July 2017 – Lesbians and Gays Support the Miners (LGSM) Poster, 1984

 Lesbians and Gays Support the Miners Poster NMLH.1992.128

Lesbians and Gays Support the Miners (LGSM) Poster (1984)

50 years ago this month the Sexual Offences Act (1967) was passed. In England and Wales, it partially decriminalised male homosexual acts in private between two men over the age of 21. Prior to this, gay men and their relationships had been criminalized.

Following 1967, gay people still faced social prejudice and open hostility in some sections of British society but through campaigning and activism, attitudes began to change.

A key moment in the struggle for LGBT+ rights was the close relationship between the Lesbians and Gays Support the Miners (LGSM) campaign and a group of Welsh miners during the 1984-1985 Miners’ Strike. At a time of both homophobia and opposition towards strikes and trade unionism, they united to oppose Conservative Prime Minister Margaret Thatcher, the tabloid newspapers and the police. Further pressure led to the Labour Party adopting lesbian and gay rights as policy in 1985.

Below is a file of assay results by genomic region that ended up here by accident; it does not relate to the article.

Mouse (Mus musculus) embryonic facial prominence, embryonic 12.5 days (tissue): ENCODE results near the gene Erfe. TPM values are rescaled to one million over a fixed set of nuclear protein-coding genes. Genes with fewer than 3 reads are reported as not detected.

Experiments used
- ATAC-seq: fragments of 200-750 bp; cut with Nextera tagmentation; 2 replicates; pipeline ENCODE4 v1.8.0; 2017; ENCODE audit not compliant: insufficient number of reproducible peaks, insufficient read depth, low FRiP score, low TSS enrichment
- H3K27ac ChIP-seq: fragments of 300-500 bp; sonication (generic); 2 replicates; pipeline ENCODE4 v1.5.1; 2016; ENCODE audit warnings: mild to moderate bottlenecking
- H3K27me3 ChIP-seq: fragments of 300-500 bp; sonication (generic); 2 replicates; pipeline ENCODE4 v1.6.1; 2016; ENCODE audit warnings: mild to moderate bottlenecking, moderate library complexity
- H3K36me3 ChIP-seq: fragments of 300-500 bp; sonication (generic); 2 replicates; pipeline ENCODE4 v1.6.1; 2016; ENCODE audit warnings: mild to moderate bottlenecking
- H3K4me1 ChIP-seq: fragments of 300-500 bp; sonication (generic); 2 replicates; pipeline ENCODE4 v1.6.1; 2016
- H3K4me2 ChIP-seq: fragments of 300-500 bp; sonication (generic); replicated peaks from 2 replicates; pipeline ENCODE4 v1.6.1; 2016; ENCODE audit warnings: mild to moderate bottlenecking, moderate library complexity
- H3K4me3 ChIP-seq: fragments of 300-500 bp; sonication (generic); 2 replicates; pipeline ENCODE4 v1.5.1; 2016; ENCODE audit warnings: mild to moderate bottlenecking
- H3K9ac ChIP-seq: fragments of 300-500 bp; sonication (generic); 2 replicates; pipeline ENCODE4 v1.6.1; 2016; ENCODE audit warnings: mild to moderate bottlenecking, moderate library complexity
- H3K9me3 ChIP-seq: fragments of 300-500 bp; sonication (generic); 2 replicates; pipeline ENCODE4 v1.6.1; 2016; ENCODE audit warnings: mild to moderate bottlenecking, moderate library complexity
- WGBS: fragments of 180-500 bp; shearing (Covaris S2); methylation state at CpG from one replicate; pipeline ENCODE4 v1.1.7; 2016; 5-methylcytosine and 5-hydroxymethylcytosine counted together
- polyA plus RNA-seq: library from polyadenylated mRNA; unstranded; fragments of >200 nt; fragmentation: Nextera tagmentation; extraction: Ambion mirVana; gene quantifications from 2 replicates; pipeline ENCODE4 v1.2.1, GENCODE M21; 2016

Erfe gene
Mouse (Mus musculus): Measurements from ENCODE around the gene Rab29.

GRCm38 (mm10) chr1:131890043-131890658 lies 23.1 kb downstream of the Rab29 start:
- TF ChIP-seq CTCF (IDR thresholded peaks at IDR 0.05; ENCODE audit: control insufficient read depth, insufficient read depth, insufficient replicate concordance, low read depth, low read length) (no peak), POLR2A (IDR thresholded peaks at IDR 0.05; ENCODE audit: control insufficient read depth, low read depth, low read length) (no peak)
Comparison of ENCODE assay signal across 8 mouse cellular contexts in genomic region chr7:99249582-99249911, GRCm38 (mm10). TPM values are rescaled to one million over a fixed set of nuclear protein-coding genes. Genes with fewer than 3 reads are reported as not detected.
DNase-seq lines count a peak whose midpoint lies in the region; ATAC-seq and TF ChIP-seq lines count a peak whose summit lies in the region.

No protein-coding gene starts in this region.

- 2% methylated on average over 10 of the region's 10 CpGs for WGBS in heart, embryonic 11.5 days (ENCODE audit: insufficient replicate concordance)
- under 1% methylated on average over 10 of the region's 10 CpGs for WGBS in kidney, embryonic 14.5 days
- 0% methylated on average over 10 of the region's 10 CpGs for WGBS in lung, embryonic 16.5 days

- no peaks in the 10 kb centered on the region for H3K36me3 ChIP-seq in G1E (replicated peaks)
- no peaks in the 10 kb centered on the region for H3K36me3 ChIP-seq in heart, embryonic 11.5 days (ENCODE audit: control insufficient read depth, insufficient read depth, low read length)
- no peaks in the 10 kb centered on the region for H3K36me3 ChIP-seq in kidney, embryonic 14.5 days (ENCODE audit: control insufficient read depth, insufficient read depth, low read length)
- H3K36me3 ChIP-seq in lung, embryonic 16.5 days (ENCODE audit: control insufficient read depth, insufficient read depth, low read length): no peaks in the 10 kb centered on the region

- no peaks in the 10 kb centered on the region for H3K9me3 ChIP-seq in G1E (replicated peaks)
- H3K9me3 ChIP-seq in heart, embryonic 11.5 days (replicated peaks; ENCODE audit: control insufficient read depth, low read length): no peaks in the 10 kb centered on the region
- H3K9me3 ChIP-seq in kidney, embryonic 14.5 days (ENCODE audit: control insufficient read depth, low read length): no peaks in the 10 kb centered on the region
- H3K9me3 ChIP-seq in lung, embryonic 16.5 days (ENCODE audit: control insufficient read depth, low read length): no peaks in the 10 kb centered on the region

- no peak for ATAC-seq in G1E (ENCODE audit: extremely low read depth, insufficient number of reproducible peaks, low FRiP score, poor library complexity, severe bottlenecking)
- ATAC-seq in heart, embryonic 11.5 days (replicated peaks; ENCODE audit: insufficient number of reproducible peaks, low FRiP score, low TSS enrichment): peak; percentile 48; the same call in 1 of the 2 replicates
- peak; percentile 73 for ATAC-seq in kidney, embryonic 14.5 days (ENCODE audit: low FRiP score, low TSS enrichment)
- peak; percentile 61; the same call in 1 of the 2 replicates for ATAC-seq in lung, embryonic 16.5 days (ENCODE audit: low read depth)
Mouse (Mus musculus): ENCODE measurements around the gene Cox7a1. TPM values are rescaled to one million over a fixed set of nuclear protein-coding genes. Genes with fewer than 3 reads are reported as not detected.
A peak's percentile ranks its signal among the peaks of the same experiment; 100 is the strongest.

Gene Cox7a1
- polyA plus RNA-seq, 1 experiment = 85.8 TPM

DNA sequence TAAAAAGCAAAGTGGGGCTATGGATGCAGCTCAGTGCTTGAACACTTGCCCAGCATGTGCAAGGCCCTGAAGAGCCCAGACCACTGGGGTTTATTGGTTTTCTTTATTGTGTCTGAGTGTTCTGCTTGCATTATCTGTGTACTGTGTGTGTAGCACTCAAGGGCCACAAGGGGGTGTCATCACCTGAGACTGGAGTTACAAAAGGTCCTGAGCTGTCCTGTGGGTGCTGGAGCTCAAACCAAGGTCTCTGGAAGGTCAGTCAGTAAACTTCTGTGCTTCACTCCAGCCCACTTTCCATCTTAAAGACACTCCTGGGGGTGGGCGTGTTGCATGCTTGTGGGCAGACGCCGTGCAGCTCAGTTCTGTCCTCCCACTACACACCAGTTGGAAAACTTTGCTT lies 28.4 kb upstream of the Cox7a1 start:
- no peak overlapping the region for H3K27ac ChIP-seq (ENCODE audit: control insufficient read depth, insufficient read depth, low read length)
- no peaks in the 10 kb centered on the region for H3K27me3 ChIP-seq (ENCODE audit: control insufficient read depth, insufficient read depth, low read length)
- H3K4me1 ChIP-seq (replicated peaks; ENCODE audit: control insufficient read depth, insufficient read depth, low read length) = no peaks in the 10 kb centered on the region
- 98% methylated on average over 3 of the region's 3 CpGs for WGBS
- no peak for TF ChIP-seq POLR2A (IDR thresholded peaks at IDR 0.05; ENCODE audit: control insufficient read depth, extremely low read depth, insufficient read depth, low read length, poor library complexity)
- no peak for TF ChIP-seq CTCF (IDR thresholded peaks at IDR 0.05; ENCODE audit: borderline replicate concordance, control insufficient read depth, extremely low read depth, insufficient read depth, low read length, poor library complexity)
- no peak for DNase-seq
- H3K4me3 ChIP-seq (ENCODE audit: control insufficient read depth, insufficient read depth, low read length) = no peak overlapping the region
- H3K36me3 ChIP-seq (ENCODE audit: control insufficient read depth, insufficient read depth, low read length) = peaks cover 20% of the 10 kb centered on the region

Through concerts like this one in 1984, headlined by the openly-gay band Bronski Beat, LGSM col­lec­ted more money for the striking miners than any other sup­port group in the UK. The film Pride (2014) was inspired by LGSM and the People’s History Museum has recently acquired a promotional poster from the film signed by the director.

To see either of these posters, please contact collections@phm.org.uk More objects relating to the fight for LGBT+ rights from the early 20th century to the present day can be seen in our Never Going Underground exhibition.


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